Four Thoughts about Social Media for Companies Still Not Conducting Social Media


It’s probably safe to say that there are more blogs than we truly need. Yet it’s also true that there are businesses (usually B2Bs) and organizations (usually smaller nonprofits) that should be using social media and blogs to get out their messages and stories — but haven’t done so yet.

One reason to do so: traditional print media have been shrinking in size, both the number of reporters and the size of their issues. That means the competition to get an article about your organization is tougher than ever, and that there’s less space for that article about you.
Second, today’s reporters have to file more stories — plus they also use social media to cross-promote their articles. For example, we know that local TV reporters are pressed by their bosses to continue to post content across Twitter, Facebook and Instagram; not sure if they got bonuses or not but their bosses are well aware if their numbers decrease. And a freelancer we spoke to this week said that she got turned down for an assignment because she doesn’t have enough Twitter followers.  
Given that, we tell reluctant clients that if reporters, who have an outlet to communicate stories, are also expected to use social media to drive traffic to their website, the same goes to them too.
So here are some basic thoughts on why and how reluctant organizations should engage via social media.
  1. Social media and blogs are a great way to establish a brand, a corporate personality and values, which are increasingly important, whether  the company is a B2B or a B2C. Customers, whether they’re business or consumers, want to know who they’re buying from, so having a different voice – one that could be informal and snarky on social media while the blog is formal and stodgy, may confuse customers, partners and employees. That said, we had a client with two divisions, one that marketed to small businesses and the other that marketed to large companies; in that case, we recommended they developed a distinct voice and different communication vehicles since the two customer segments had different needs and resources.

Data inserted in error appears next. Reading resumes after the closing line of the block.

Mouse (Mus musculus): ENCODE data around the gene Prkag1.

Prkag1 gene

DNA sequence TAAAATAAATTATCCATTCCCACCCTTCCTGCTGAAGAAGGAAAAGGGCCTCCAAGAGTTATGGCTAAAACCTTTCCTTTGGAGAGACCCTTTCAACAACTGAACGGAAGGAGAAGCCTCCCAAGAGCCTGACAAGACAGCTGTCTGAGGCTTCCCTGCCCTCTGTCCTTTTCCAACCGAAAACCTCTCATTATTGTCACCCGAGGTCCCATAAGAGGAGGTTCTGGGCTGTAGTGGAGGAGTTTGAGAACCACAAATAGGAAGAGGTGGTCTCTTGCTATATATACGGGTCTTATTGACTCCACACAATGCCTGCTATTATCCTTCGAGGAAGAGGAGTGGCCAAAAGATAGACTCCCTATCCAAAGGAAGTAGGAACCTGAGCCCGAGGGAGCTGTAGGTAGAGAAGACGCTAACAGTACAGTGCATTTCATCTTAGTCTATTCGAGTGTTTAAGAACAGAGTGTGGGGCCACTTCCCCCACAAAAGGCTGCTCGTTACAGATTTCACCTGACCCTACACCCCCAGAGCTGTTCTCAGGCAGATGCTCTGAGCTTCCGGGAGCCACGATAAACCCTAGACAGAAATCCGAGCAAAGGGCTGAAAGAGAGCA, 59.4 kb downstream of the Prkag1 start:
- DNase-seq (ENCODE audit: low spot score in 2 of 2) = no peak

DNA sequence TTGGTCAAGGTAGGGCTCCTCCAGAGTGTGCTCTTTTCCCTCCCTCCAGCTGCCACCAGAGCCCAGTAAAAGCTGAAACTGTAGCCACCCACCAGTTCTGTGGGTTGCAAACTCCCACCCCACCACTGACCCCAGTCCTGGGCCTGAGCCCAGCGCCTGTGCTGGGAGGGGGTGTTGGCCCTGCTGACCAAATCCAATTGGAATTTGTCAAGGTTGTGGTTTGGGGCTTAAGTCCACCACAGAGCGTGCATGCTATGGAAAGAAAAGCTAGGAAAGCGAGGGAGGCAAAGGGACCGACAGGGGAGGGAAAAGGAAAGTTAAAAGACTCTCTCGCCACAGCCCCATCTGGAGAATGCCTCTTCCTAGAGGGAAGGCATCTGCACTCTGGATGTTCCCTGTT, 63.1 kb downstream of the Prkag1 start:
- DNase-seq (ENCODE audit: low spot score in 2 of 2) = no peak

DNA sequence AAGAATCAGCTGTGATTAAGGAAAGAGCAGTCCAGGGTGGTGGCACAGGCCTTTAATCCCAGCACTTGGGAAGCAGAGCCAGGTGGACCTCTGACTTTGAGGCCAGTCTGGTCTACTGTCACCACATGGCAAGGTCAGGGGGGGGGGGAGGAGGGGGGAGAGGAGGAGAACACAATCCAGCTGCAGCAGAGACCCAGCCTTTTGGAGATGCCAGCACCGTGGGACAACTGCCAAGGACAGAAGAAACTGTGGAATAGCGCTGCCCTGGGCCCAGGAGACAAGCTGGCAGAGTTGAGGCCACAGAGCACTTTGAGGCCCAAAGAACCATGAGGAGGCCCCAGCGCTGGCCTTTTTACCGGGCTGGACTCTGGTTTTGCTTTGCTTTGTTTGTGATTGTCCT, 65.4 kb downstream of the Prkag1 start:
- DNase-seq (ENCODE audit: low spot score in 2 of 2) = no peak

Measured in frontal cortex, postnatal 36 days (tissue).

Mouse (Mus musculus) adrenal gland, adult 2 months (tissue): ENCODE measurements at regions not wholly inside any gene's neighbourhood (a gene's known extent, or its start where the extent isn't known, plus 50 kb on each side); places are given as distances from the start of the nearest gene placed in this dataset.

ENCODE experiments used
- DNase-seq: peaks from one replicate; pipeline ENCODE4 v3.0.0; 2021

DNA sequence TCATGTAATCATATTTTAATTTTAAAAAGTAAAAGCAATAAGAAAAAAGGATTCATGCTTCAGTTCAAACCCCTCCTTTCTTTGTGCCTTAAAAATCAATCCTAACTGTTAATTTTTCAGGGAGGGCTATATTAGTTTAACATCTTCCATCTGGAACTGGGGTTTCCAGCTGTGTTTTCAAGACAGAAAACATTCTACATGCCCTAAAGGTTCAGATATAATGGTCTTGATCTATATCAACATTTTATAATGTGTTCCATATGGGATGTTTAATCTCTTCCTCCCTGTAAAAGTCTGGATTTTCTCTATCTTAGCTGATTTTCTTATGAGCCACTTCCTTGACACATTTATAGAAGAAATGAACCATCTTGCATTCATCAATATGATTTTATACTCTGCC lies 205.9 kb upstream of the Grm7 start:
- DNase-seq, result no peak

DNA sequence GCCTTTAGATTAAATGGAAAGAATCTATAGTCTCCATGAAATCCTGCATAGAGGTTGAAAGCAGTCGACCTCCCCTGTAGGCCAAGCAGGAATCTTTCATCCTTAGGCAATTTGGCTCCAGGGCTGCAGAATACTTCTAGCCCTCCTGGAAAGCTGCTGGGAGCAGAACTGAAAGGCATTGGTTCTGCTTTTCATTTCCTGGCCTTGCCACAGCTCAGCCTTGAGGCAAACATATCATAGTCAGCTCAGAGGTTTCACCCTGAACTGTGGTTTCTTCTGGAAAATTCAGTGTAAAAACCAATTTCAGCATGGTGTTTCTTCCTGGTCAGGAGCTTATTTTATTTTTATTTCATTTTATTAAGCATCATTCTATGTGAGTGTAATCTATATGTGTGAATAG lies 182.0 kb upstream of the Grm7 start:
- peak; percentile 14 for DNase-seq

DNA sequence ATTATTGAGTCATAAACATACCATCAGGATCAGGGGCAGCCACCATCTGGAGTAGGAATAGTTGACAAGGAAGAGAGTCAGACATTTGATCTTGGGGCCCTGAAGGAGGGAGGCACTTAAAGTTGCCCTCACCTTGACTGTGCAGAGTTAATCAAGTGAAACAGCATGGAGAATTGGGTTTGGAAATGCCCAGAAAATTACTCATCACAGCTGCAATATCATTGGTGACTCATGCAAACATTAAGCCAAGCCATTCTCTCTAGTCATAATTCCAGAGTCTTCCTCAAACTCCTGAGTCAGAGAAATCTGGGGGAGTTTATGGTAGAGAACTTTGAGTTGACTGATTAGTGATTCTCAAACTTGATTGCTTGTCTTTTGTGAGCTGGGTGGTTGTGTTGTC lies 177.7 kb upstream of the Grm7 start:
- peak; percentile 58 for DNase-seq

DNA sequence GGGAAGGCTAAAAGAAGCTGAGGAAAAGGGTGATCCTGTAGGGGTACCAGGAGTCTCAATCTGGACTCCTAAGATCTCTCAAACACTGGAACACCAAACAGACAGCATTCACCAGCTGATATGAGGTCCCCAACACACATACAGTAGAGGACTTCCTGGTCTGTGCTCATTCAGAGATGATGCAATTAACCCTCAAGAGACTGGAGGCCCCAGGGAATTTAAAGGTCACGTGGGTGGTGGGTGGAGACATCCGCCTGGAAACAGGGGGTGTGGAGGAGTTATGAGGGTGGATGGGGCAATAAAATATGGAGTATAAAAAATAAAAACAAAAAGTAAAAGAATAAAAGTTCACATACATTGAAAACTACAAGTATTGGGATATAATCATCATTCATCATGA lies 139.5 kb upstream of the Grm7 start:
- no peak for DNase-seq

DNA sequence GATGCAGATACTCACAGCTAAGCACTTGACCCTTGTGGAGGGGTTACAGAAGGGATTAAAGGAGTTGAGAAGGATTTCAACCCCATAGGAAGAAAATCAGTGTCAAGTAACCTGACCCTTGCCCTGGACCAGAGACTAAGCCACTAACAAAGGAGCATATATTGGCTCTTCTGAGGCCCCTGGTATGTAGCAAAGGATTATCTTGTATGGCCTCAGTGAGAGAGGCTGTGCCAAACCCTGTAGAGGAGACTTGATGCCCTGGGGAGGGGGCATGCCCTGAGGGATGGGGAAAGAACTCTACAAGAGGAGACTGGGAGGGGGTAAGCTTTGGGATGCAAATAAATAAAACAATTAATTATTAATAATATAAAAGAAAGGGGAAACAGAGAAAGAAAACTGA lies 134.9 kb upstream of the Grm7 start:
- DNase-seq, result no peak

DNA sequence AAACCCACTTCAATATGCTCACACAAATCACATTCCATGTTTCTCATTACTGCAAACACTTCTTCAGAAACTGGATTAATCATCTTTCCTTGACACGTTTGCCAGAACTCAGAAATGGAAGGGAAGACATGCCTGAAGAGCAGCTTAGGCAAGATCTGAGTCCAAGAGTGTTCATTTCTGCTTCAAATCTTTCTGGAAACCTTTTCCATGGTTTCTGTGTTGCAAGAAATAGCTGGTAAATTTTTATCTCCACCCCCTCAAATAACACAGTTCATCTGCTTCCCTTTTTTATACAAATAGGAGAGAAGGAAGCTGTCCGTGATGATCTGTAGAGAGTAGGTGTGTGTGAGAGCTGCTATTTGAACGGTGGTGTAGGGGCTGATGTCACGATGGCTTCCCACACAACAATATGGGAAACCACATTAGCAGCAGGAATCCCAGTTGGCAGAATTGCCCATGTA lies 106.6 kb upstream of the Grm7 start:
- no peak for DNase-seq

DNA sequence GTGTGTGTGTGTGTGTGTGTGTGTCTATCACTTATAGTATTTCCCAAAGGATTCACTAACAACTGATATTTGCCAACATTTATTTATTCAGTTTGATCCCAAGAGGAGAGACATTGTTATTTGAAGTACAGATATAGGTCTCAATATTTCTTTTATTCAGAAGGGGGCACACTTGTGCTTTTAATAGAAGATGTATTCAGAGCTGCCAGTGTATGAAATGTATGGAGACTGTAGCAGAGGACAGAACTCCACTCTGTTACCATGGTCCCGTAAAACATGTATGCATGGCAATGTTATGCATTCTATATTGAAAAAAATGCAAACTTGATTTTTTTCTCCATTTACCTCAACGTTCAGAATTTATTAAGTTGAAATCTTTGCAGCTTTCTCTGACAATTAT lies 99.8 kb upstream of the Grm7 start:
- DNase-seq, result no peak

2. It’s important to understand that each platform has a different set of characteristics, how people interact, what they respond to. One way to start is to focus on one of social media platforms, and get comfortable interacting and engaging on that platform before launching on another platform. Keep in mind that over time, those features evolve, so it’s important to understand how users interact with LinkedIn, Facebook, Twitter, Instagram and Pinterest. 
  3. Many larger companies have create a consistent voice by creating a style guide offering suggestions regarding word choice, tone, style, and artwork, is a valuable tool. Style guides are used to ensure there’s a consistent voice across marketing, such as email newsletters, brochures, and ads but they should also be used to establish or maintain a consistent voice across social media and blogs. New hires responsible for social media and blogs need to review the style guides to get up to speed quickly about the brand, and style guides need to be reviewed after a significant change (like an acquisition) or every year or so to ensure the company is keeping up with social media changes.,
  4. Keep in mind that you may need to have different Twitter accounts to reach different audiences. You may want one for customer service, another for HR, and another for the main brand, to highlight key milestones, new product or service news, etc. Further, HR might use LinkedIn for recruiting and Facebook groups for communicating to current employees or former employees in so-called alumni groups. Twitter or LinkedIn could be ideal for thought leadership campaigns aimed at customers. In each case, the choice of voice, subject matter and style may be different. The company may still want to keep the tone consistent, and still should use a shared calendar so that each group knows what the other will be posting.  
We have helped a range of clients to get involved in social media, including small businesses and technically oriented B2Bs (that otherwise felt their customers wouldn’t seek advice and insight or make purchase decisions via social media). For one, a biotech client, we increased traffic to its site by 95%. For another client, a financial software developer that was a small division in a large global company, the work we conducted on social media, including a blog, got the attention of global marketing, and our client get recognized for its cutting-edge social media content. That company’s social media work also enabled it to leverage and highlight customer case studies that led to more new business opportunities.
If you have questions about how to engage in social media, please contact us at
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